This episode covers
- Characteristics of a good music manager
- UK business structures for a music management company
- Engaging Artists
In order to identify the areas in which you are strong and the areas you need to work on you can start with the key characteristics of a good manager
Leadership: managers need to be project leaders, team builders and co-ordinators
Good at building relationships: managers need the ability to vary the approach depending on the audience
Creativity: this is necessary to develop creative strategies to raise an artists profile and promote music
Industry knowledge: important to know terminology and the better you understand how things work the better you can identify the opportunities for artist development too
Entrepreneurial spirit: as an independent managers need to be self motivated, organised and business minded
e.g. lack of industry knowledge. Action to take = enrol in a course
There is a whole spectrum of types of manager. Most people are not one or the other but lie somewhere in between perhaps leaning more heavily to one side. By identifying your strengths and the type of manager you are you can determine how you will position yourself as an independent music manager and be very clear about what you bring to a working relationship
creative managers typically can contribute to technical input, identify collaborators, they could be musicians themselves, musically trained and/or in music production
business manager are organised, tend to focus on the operational side of work, have strong project management and admin skills and will have a strong focus on exploiting income streams
questions to help you determine which business structure is best for you
- How much money are you earning?
- How prepared are you to undertake administrative tasks?
- Are you taking on financially risky projects?
There are two types of viable UK business structures for a music manager. The right structure for you will depend on your long and short term goals, your income and level of administration you are ready to take on
- One director owns the company
- No company set-up costs
- No formation fee
- Low price accountancy fee (from £200 a year)
- Low level of admin – only tax return
- Personal liability for debts
- Business name not protected
- Good if revenue is low and for bootstrapping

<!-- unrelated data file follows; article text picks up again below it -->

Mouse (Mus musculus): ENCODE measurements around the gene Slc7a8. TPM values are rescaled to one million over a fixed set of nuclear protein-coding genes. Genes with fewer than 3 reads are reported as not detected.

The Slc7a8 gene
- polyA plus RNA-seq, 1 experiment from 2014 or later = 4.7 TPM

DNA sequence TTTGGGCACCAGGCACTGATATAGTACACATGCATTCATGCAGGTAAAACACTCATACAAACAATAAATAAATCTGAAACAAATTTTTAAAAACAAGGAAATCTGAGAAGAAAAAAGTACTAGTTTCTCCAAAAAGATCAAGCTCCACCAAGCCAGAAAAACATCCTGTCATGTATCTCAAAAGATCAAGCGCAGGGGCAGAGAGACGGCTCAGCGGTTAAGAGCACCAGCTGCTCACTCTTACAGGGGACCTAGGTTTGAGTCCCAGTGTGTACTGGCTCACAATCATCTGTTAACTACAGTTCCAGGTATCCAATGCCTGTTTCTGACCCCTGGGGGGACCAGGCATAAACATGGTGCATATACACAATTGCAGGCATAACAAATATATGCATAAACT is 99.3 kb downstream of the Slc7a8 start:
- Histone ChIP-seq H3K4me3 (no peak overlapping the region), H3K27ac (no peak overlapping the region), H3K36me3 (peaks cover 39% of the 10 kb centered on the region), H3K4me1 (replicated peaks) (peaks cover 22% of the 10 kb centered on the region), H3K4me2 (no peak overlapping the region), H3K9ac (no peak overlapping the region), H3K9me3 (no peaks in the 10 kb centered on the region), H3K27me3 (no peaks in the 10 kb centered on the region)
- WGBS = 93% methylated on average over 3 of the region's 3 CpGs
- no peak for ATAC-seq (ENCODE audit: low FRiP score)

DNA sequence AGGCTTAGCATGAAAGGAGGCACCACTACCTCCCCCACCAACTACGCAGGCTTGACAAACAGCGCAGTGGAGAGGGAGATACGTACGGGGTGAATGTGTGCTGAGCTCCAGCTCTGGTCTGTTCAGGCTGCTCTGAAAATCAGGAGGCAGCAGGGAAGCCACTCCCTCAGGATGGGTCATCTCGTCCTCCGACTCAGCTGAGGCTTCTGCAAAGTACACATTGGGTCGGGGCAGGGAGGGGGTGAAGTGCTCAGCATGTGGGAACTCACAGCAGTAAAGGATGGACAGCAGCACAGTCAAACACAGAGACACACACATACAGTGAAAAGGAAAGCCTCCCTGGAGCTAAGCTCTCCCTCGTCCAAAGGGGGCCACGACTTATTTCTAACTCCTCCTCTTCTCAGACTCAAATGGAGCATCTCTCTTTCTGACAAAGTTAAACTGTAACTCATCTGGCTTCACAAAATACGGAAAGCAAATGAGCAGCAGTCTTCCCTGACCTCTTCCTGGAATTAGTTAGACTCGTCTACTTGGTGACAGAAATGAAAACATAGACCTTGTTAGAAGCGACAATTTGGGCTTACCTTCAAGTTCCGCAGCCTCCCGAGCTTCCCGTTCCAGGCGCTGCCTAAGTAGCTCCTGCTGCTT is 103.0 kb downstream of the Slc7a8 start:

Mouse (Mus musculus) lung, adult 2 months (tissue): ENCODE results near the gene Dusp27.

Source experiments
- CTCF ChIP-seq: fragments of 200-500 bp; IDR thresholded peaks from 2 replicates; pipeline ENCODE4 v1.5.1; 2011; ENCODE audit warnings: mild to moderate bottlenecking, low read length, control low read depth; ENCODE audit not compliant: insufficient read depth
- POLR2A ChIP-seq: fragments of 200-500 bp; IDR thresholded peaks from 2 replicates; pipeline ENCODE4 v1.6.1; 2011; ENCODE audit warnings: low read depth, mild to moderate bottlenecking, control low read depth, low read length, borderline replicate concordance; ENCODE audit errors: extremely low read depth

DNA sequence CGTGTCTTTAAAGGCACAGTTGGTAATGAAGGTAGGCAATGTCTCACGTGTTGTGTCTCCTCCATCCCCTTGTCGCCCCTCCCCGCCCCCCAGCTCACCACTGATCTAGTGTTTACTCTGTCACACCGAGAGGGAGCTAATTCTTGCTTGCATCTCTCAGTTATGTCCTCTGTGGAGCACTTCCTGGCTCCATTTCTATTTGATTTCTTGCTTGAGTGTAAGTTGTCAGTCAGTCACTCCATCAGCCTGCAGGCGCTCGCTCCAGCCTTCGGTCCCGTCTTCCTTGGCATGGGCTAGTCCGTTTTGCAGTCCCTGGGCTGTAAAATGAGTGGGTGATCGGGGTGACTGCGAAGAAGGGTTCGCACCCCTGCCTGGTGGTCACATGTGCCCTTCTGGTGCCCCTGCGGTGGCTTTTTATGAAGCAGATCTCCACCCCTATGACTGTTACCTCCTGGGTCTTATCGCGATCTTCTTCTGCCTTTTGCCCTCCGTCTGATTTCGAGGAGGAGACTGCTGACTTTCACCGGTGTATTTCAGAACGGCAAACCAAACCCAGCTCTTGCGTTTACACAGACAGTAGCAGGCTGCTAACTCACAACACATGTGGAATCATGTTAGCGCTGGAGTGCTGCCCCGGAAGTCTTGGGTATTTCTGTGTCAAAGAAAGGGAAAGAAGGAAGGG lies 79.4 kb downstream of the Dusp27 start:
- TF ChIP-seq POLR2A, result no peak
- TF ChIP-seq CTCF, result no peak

- Good if you do not need a level of credibility from your business structure
Private limited company
- Possibility for multiple ownership
- Entity on its own
- More vigorous monitoring
- Adds credibility
- No personal liability for business debts
- Facilitates credit and bank account applications
- Lower tax rate (corporation tax)
- Good if revenue is £20,000 plus and expenses are low
- Secures company name
- Accountant fees more expensive than sole trader (from about £550 a year)
- Good if working on financially risky projects because of the separation between the owner and the business
Other set up options include going through a formation company which is a third party agent that registers your business with Companies House for you. They also provide additional services that support businesses at this early stage too.
For the different types of insurance speak to a broker they act as a middle person between you and the insurance companies but can prove very useful for niche cover such as the type needed by music managers, artists and music management companies.
Points to consider in your cover:
- Public liability: cover against claims made by the public
- Professional indemnity: covers legal costs and expenses in defending a claim as well as compensation
- Employer public liability: legal requirement if you have staff and cover legal claims made by employees
- Travel insurance: covers claims associated with travel
- Cover for cancellation: cover your lost of income or costs from gigs or tours
There’s a lot of places to get support as an independent music manager or new music management business some places include:
- Music college and university courses
- Short courses – Music Managers Forum (MMF) https://themmf.net
- Thirty Plus One https://themmf.net
- Networking apps
When engaging new artists its a good idea to assess where they are in their careers, what support they need and where they want to be to see if it’s aligned with your own vision and what you can offer.
Places to find artists
- Musicians Union https://www.musiciansunion.org.uk
- Through friends
- Social media platforms
- Unsigned stages at festivals
Assess where your artist is in their development – questions to ask
- Where are you now?
- Where do you want to be?
- Whose career do you admire?
Use some filters to measure compatibility and to see whether there is enough work for you.
Artist development plan topics
These plans set out your strategy and actions linked to your goals
- Fan engagement
- Music production
- Income streams
- Achievements and milestones
There is much debate about management contracts but whichever format you decide to take it is essential to be clear about the parameters of your relationship with an artist, what the expectation are and how you will be paid.
- Management contracts are usually prepared by an artist manager
- Both manager and artist should have legal advice
- Things to include in the contract: fees/financial compensation, work responsibilities, duration of the contract, post contact arrangements, scope of work, territories
- Good template from the MMF and MU (available for members)
- Fess – 20% is the standard but need to agree of which income streams (CD sales/streaming, publishing, synchronization and licensing, touring and performance, merchandise and sponsorship
- The Music Managers Bible is a good resource
links and extras
Setting up a sole trader https://www.gov.uk/set-up-sole-trader
Setting up a private limited company https://www.gov.uk/limited-company-formation
Engaging an artist Advice for engaging new artists